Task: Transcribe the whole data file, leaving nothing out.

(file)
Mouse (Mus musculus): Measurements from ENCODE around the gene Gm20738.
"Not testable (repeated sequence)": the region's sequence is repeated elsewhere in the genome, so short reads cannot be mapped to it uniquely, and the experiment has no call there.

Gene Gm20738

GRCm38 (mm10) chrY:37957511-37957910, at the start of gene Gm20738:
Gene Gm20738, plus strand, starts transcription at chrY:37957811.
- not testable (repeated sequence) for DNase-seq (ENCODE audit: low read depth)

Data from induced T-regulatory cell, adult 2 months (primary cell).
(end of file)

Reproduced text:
Mouse (Mus musculus): Measurements from ENCODE around the gene Gm20738.
"Not testable (repeated sequence)": the region's sequence is repeated elsewhere in the genome, so short reads cannot be mapped to it uniquely, and the experiment has no call there.

Gene Gm20738

GRCm38 (mm10) chrY:37957511-37957910, at the start of gene Gm20738:
Gene Gm20738, plus strand, starts transcription at chrY:37957811.
- not testable (repeated sequence) for DNase-seq (ENCODE audit: low read depth)

Data from induced T-regulatory cell, adult 2 months (primary cell).